Australia has recorded the hottest winter on record and is going into a warmer than usual spring.
Bureau of Meteorology data showed this year’s national winter average was 1.54 degrees above the 1961 to 1990 average.
It is the warmest winter since 1996, which previously set the record at 1.46 degrees above the average.
New South Wales, Queensland and Tasmania experienced the hottest rise in their recorded history.
Meanwhile, average temperatures in all other states and territories were in the top 10 warmest on record.
BoM Climate Services Manager Dr Karl Braganza said experts are also forecasting spring to be warmer than usual this year.
“This spring, the forecast shows most areas have a high chance of below-average rainfall, and many areas have an increased chance of an unusually dry spring,” he said.
Areas expected to feel hotter temperatures include Australia’s south-west and parts of the east.
The forecast has consequently heightened the threat of dangerous and destructive fires in New South Wales, Victoria, Queensland, South Australia and the Northern Territory this spring.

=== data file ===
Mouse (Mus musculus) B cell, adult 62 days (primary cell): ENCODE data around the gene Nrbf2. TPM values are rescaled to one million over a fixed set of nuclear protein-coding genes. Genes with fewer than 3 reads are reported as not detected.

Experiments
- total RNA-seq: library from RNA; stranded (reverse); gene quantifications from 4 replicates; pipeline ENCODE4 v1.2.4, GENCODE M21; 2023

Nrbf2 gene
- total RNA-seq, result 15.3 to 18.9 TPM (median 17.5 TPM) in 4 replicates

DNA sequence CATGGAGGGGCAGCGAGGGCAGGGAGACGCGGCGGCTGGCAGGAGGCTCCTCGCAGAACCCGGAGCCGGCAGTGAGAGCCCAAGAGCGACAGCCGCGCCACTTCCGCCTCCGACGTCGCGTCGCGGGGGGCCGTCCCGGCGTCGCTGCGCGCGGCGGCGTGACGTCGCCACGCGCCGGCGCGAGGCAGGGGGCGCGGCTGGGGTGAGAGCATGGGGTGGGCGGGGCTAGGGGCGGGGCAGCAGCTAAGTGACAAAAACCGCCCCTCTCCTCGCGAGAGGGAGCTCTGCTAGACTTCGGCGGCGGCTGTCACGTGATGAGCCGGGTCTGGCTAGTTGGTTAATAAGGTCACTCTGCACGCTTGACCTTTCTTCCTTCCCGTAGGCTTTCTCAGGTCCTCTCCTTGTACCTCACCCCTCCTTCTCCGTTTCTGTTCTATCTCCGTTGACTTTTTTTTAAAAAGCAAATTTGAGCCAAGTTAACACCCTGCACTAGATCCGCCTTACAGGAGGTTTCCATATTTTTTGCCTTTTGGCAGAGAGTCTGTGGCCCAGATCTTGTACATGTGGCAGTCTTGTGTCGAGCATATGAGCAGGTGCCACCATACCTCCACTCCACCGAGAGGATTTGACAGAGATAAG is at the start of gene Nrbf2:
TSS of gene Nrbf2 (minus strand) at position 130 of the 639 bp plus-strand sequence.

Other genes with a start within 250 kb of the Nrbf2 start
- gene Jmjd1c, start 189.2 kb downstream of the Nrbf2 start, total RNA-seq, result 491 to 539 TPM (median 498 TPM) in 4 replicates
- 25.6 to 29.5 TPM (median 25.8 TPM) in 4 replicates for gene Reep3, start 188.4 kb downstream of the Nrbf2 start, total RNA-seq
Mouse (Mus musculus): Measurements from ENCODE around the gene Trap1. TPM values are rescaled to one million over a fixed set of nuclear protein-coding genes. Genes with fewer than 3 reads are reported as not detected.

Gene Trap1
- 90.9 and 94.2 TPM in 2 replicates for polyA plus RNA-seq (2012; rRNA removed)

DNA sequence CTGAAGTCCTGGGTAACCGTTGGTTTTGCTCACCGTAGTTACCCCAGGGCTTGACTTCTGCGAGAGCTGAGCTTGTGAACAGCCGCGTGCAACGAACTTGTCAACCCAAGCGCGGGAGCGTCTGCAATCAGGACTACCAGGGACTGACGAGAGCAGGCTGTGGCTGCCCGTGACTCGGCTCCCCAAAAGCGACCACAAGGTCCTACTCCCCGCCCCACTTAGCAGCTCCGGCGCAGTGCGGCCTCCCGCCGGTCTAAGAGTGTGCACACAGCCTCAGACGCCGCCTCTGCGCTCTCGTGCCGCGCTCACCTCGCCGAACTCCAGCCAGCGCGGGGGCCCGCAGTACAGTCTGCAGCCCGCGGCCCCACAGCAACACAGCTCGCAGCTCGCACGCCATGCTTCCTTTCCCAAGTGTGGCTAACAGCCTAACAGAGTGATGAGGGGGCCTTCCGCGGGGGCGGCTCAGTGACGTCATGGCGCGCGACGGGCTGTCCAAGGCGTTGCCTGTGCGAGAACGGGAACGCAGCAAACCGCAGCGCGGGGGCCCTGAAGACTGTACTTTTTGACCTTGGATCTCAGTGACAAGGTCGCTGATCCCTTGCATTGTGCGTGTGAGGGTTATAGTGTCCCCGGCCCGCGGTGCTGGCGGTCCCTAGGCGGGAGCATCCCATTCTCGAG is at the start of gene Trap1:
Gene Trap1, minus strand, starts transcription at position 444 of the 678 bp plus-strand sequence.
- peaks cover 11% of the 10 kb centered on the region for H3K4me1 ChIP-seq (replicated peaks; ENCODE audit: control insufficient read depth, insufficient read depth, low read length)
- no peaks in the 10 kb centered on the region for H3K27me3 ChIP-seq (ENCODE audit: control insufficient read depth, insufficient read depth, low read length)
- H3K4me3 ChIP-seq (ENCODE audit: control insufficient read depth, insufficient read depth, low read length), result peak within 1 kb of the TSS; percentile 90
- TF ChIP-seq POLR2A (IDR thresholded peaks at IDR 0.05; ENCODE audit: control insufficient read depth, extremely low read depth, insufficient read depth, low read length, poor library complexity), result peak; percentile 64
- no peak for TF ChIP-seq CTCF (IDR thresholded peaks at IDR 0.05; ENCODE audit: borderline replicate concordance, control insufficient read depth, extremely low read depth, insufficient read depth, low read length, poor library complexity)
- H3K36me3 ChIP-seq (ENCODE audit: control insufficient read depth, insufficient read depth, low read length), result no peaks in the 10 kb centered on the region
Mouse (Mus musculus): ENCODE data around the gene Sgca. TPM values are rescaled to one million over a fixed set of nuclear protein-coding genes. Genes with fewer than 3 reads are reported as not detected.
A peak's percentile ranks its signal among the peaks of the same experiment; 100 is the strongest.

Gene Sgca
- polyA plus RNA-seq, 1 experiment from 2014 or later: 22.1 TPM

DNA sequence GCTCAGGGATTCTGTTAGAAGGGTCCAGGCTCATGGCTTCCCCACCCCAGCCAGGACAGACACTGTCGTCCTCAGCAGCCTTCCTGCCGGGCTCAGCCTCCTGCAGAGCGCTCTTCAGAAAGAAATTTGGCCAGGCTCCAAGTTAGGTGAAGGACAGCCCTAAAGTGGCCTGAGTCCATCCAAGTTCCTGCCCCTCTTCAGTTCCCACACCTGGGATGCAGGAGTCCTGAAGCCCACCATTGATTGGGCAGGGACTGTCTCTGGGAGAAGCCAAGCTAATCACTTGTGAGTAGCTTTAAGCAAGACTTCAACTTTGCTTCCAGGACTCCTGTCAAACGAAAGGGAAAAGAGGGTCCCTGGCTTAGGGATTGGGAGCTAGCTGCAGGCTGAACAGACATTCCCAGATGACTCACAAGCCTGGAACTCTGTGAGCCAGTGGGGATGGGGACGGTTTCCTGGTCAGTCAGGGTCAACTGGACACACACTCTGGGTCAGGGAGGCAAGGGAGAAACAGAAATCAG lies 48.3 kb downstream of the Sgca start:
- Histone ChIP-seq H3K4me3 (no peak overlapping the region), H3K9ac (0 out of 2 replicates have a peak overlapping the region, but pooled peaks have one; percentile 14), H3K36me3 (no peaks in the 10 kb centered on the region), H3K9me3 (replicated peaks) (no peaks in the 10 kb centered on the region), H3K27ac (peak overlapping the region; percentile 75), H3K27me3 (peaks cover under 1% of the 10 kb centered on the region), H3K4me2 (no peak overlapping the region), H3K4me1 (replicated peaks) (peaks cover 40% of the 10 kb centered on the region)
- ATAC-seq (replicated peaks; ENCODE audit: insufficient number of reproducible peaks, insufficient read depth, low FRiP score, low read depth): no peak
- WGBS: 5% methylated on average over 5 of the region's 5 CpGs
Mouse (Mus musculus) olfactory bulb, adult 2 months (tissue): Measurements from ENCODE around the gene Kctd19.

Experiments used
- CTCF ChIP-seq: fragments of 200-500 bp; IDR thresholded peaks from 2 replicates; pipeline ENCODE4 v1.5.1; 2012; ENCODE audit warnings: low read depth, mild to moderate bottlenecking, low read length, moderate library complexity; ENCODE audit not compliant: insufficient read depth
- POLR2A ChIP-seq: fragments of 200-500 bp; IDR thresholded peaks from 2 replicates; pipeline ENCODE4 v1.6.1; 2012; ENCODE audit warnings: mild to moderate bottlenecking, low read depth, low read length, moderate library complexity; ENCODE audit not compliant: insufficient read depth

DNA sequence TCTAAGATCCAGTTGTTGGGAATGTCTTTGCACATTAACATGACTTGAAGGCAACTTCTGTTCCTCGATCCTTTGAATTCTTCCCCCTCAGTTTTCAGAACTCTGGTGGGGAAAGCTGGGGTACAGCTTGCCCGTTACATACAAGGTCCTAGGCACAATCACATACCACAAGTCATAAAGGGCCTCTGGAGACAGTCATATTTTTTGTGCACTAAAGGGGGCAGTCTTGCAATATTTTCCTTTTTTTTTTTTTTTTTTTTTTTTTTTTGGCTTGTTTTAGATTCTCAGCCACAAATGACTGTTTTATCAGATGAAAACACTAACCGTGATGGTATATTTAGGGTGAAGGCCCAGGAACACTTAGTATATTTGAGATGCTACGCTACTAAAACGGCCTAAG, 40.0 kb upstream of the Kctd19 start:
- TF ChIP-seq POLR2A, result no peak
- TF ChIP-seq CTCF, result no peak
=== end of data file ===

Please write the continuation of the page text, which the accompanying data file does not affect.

Authorities and emergency services are on high alert this bushfire season after BoM issued an El Niño alert.
In the latest update on Tuesday, experts anticipate the warm weather event is likely to hit Australia during spring.
“When El Niño Alert criteria have been met in the past, an El Niño event has developed around 70% of the time,” BoM said.
El Niño is being driven by higher than normal sea surface temperatures. However atmospheric conditions are not yet demonstrating patterns associated with the event.
BoM said Australia has experienced more days with extreme heat since the climate started warming when national records began more than a century ago.
“Globally, each decade since 1980 has been warmer than the last,” BoM said.
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